Plaintiffs filed putative class action against Jackson National Life for alleged overcharges in the miscalculation of early-withdrawal fees in breach of their annuities contracts.
As an initial matter, the U.S. Fifth Circuit held that the defendant had not in fact waived its personal jurisdiction defense with respect to absent class members under Bristol-Myers Squibb. While the Court remanded, rather than deciding, the personal jurisdiction question, the Court determined that the defense was not “available” under Rule 12(g)(2) when the defendant filed its Rule 12 motions. Jackson’s objection to personal jurisdiction concerned only those putative class members who were not Texas residents. Those members, however, were not yet before the court when Jackson filed its Rule 12 motions. What brings putative class members before the court is class certification.
Then, turning to the certification order, the Court of Appeals acknowledged “that cases involving form contracts are often prime candidates for class certification because of the common interpretive questions at stake.” However, the Fifth Circuit determined that the Fifth Circuit’s analysis on predominance was insufficient.
“The district court’s decision not to delve into state-law variations rested on its conclusion that the central interpretive issue in the case could be resolved by parsing the contract language alone. The court thought it unlikely that extrinsic evidence was relevant to interpreting unambiguous form contract terms. Even if that is right, the court needed to conduct an extensive analysis of whether any state-law variations existed and, if they did, determine whether those variations defeated predominance. Whether the district court’s conclusion is ultimately correct or not, its failure to conduct a thorough analysis was reversible error.”
In addition, “the district court erred in assessing the impact of Jackson’s affirmative defenses…. It reasoned that these affirmative defenses would require class members to know not only the facts informing contract formation, such as the advice given by brokers or the contents of prospectuses annexed to the contracts, but also the ‘proper interpretation’ of the surrender charge provisions and the ‘unlawfulness’ of Jackson’s conduct.” However: “Generally speaking, the knowledge contemplated in the defenses of waiver or ratification is knowledge of the essential facts of a transaction, not the legal effects of those facts…. The district court cited no authority supporting its view that Jackson’s affirmative defenses require class members’ knowledge of legal conclusions. The court cited In re Checking Account Overdraft Litigation, 307 F.R.D. 630, 650-651 (S.D.Fla. 2015), but that decision simply states the general rule that affirmative defenses like ratification and waiver ‘require a party to have had full knowledge of the circumstances in order for the defense to prevail.’ In that case predominance was not defeated by those defenses, however, because the defendant had allegedly engaged in widespread concealment of its illegal scheme — meaning that plaintiffs could ‘undercut its defenses through the use of common evidence.’ No such allegations are present here.”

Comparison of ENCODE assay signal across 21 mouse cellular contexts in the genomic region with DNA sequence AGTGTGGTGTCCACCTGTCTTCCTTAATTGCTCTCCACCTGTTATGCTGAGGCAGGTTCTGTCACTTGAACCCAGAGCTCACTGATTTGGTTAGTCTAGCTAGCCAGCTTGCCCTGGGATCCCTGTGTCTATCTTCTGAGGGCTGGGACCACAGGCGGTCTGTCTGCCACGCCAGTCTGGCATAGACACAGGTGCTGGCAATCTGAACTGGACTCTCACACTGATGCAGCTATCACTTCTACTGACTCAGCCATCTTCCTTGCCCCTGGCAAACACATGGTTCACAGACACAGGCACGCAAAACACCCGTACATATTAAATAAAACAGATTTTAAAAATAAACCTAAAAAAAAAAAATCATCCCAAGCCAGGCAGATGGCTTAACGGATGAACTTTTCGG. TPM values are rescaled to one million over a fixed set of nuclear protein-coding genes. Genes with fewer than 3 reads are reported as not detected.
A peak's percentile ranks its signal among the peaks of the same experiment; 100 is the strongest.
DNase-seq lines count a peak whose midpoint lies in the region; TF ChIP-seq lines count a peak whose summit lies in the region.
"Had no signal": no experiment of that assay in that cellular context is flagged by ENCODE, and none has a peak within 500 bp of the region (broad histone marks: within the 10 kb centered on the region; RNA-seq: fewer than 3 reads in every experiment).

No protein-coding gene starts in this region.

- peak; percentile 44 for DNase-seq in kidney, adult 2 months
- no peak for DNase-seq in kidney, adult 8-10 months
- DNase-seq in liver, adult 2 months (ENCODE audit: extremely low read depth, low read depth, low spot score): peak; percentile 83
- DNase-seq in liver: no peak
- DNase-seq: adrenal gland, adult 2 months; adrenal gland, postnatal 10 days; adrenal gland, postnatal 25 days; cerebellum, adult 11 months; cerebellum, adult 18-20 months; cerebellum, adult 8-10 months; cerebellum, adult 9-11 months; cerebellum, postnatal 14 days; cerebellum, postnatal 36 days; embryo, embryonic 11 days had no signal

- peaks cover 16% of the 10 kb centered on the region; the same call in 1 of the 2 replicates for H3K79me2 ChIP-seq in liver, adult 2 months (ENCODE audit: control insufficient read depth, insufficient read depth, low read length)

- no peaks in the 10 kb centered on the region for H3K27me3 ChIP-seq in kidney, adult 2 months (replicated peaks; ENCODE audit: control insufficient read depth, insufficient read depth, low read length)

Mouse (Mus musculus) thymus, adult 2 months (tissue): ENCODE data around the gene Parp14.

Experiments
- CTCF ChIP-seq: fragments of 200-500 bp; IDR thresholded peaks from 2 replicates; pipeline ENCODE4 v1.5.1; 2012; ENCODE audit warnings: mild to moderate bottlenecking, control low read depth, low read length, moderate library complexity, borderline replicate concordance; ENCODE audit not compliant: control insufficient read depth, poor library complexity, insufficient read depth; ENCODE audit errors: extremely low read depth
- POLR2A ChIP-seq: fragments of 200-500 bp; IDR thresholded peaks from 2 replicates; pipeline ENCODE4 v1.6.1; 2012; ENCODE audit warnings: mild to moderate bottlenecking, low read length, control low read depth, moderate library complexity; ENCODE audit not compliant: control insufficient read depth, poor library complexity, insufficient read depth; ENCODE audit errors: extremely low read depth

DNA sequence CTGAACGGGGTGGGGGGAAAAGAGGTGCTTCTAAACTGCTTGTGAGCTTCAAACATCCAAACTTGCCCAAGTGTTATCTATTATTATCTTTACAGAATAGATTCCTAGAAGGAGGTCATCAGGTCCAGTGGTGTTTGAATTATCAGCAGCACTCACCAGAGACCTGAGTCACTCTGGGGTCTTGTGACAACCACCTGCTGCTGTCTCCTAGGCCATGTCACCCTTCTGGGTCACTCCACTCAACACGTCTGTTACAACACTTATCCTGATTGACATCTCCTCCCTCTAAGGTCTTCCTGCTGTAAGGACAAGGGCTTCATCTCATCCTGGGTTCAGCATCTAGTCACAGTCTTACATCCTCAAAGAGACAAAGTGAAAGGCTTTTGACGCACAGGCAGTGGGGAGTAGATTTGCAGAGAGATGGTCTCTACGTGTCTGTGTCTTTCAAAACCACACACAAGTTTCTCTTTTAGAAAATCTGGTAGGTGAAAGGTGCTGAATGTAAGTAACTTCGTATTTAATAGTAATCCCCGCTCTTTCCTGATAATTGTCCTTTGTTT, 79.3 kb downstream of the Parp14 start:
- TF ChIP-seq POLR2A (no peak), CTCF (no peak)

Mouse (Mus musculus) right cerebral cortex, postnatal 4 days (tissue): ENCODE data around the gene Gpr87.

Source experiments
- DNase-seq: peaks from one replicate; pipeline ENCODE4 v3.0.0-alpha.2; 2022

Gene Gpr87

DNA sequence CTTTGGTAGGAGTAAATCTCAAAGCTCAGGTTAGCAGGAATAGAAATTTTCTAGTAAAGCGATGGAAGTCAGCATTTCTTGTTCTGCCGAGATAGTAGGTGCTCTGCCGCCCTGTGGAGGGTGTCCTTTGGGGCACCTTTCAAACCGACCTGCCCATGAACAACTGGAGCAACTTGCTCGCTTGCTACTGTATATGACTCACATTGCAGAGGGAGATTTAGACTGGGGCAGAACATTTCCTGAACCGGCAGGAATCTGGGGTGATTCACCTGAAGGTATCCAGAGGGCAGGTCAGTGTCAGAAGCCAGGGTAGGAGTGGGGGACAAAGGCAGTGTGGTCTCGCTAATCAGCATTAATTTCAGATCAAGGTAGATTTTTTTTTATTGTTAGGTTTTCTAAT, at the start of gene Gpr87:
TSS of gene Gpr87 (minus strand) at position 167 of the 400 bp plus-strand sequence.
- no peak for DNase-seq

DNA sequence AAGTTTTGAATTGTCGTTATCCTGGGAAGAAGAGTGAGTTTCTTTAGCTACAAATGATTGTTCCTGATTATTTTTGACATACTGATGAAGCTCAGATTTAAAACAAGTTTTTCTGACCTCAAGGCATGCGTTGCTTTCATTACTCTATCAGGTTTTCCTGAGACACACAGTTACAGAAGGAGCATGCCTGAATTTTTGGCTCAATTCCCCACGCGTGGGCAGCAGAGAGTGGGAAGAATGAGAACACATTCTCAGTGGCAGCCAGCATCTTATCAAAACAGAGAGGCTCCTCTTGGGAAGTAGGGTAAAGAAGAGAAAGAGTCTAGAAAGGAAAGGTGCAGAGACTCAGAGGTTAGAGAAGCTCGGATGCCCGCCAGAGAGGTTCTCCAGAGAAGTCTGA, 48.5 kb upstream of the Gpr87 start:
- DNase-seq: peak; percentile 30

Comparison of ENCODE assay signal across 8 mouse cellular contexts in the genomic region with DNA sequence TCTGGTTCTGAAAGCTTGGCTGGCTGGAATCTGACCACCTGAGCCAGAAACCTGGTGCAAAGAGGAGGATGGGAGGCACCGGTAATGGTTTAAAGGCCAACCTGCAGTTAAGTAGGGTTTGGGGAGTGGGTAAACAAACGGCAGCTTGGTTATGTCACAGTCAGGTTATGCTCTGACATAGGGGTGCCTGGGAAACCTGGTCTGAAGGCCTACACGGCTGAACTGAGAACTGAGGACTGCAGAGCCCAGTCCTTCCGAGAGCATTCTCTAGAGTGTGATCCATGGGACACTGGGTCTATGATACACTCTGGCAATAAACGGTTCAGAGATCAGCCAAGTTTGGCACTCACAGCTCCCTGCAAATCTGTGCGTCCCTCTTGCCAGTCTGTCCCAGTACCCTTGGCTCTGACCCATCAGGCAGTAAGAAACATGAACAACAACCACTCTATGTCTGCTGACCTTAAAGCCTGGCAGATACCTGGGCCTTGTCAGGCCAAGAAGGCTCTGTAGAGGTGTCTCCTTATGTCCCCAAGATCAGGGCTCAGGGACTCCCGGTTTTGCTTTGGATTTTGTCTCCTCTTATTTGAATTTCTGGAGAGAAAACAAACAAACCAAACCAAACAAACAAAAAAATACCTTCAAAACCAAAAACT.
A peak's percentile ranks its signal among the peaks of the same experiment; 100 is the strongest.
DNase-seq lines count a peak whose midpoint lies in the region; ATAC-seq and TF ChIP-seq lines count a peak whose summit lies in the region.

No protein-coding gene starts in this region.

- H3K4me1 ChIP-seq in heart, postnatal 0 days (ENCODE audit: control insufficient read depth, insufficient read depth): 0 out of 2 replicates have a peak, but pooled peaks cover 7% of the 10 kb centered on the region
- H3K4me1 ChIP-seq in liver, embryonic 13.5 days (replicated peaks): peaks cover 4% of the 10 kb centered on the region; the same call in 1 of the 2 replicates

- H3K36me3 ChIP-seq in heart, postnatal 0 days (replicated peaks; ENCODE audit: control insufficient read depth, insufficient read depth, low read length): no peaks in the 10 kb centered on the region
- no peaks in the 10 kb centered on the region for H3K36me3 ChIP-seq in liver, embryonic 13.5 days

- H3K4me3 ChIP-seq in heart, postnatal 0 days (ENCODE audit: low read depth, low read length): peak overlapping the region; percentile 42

Finally, the Court of Appeals concluded that plaintiffs had failed to present an adequate damage model. Here, plaintiffs seek two kinds of damages linked to Jackson’s allegedly inflated surrender charges: (1) the excessive charges themselves and (2) the effect of those charges on living and death benefits paid under the annuity contracts. At the certification stage, plaintiffs offered an expert opinion that excessive charges could be uniformly calculated through relevant mathematical calculations appropriately applied to Jackson’s own records. But the report offered no formula for calculating damages related to living and death benefits. Instead, it asserted that the precise details of how the calculation of these additional damages will be performed will depend on what information Jackson makes available. Without separately addressing living and death benefits, the district court concluded that damages could be uniformly calculated based on Jackson’s records and, therefore, would not defeat predominance. We do not question the district court’s conclusion regarding excessive charges…. The more complex damages related to living and death benefits are another matter, however. The expert report plaintiffs relied on offered no indication how those damages would be calculated and, indeed, candidly admitted that it lacked any basis for an opinion. This was inadequate to meet plaintiffs’ burden to show that these kinds of damages are appropriate for class treatment. To be sure, proposed damages calculations need not be exact. But here plaintiffs offered barely a preliminary overview of how these damages might be calculated. On remand, the district court should reassess whether the calculation of damages related to living and death benefits would defeat predominance.”
Cruson v. Jackson National Life, No.18-40605, 2020 WL 1443531 (5th Cir. March 25, 2020).